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Shape-memory porous alginate scaffolds for regeneration of the annulus fibrosus: Effect of TGF-β3 supplementation and oxygen culture conditions

Acta Biomaterialia
DOI: 10.1016/j.actbio.2013.12.037
  • Shape-Memory
  • Scaffold
  • Alginate
  • Annulus Fibrosus
  • Intervertebral Disc
  • Biology
  • Chemistry
  • Ecology
  • Geography
  • Mathematics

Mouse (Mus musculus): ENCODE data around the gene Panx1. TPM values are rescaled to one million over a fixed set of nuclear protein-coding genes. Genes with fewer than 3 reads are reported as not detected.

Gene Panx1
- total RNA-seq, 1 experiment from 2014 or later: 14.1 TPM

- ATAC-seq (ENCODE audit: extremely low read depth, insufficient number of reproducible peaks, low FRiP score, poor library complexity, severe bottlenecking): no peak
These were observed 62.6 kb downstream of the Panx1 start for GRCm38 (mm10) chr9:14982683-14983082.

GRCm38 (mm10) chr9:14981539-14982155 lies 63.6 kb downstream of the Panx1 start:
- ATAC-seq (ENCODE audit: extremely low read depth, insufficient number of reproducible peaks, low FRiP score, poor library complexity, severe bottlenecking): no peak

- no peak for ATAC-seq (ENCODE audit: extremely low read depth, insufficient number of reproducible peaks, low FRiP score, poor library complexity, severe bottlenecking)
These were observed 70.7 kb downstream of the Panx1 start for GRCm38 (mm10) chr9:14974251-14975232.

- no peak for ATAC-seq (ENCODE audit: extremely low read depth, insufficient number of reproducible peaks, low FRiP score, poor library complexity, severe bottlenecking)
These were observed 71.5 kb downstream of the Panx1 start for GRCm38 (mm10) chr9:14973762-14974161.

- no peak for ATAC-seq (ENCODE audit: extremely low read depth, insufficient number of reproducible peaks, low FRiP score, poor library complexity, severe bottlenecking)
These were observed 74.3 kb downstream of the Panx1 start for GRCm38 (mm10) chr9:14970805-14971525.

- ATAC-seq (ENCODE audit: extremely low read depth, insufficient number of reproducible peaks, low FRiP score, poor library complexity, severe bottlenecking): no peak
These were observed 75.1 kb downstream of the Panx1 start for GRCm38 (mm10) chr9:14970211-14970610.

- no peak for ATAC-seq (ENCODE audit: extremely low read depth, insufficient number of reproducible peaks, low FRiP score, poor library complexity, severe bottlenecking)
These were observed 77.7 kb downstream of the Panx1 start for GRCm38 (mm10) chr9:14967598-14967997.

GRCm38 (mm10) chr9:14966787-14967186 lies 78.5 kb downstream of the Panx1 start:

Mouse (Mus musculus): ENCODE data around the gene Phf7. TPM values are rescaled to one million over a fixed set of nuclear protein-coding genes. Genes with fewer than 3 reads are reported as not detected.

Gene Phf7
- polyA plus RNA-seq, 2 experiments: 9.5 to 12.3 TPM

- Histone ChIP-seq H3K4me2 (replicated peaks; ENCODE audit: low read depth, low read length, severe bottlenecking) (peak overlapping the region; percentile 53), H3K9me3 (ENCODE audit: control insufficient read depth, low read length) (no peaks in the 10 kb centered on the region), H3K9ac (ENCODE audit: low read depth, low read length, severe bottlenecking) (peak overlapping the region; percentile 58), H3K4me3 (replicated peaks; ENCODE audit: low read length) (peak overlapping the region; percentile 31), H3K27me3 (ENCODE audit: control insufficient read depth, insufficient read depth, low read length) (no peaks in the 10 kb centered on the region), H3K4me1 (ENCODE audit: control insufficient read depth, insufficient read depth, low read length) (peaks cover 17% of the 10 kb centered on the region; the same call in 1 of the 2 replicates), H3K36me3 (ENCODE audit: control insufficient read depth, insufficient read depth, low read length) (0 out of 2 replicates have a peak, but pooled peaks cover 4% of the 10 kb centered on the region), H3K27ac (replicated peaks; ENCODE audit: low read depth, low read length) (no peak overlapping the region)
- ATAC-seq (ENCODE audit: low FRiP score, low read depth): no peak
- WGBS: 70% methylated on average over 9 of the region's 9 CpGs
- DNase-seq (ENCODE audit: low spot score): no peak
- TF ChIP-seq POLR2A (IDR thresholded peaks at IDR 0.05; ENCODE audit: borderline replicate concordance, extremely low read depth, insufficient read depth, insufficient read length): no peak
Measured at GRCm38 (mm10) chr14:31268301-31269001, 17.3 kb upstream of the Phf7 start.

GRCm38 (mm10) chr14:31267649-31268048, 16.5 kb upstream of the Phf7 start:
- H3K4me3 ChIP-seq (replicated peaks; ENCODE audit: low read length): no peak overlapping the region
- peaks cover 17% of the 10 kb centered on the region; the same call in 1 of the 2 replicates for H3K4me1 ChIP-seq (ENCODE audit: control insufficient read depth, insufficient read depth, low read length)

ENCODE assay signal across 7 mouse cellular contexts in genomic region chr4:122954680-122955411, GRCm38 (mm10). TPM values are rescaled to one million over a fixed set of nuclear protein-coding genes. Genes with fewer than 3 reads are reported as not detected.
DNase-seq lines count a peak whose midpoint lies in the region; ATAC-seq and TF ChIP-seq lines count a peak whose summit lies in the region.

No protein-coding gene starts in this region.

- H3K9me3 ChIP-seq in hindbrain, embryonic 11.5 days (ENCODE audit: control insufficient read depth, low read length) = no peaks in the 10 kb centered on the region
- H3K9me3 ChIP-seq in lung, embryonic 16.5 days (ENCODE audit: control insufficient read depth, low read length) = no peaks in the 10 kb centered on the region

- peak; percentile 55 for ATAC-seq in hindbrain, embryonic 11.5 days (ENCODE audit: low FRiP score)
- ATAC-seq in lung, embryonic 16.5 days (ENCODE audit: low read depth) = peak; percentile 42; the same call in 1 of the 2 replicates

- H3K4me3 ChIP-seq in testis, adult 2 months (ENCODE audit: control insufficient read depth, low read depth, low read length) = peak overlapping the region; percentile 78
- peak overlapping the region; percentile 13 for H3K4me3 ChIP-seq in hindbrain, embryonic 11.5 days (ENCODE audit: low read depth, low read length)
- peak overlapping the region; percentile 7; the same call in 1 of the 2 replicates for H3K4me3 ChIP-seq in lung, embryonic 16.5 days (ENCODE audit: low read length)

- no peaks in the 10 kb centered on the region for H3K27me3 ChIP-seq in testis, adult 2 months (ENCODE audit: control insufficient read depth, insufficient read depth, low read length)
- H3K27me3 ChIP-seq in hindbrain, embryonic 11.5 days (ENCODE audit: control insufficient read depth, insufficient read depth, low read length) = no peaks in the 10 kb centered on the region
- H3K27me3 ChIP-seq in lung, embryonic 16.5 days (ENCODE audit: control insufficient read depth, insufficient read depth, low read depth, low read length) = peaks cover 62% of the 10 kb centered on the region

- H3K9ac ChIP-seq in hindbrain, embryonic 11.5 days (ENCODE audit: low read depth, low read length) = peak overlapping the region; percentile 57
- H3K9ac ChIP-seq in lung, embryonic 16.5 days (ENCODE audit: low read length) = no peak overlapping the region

Abstract Disc herniation as a result of degenerative or traumatic injury is believed to be the primary instigator of low back pain. At present there is a lack of viable treatment options to repair damaged annulus fibrosus (AF) tissue. Developing alternative strategies to fill and repair ruptured AF tissue is a key challenge. In this work we developed a porous alginate scaffold with shape-memory properties which can be delivered using minimally invasive approaches and recover its original geometry once hydrated. Covalently cross-linked alginate hydrogels were created using carbodiimide chemistry, followed by a freeze-drying step to impart porosity and create porous scaffolds. Results showed that porous alginate scaffolds exhibited shape-memory recovery and mechanical behaviour that could be modulated depending on the cross-linker concentrations. The scaffold can be repeatedly compressed and expanded, which provides the potential to deliver the biomaterial directly to the damaged area of the AF tissue. In vitro experiments demonstrated that scaffolds were cytocompatible and supported cell seeding, penetration and proliferation under intervertebral-disc-like microenvironmental conditions (low glucose media and low oxygen concentration). Extracellular matrix (ECM) was secreted by AF cells with TGF-β3 stimulation and after 21days had filled the porous scaffold network. This biological matrix was rich in sulfated glycosaminoglycan and collagen type I, which are the main compounds of native AF tissue. Successful ECM deposition was also confirmed by the increase in the peak stress of the scaffold. However, the immaturity of the matrix network after only 21days of in vitro culture was not sufficient to attain native AF tissue mechanical properties. The ability to deliver porous scaffolds using minimal invasive approaches that can potentially promote the regeneration of AF defects provides an exciting new avenue for disc repair.

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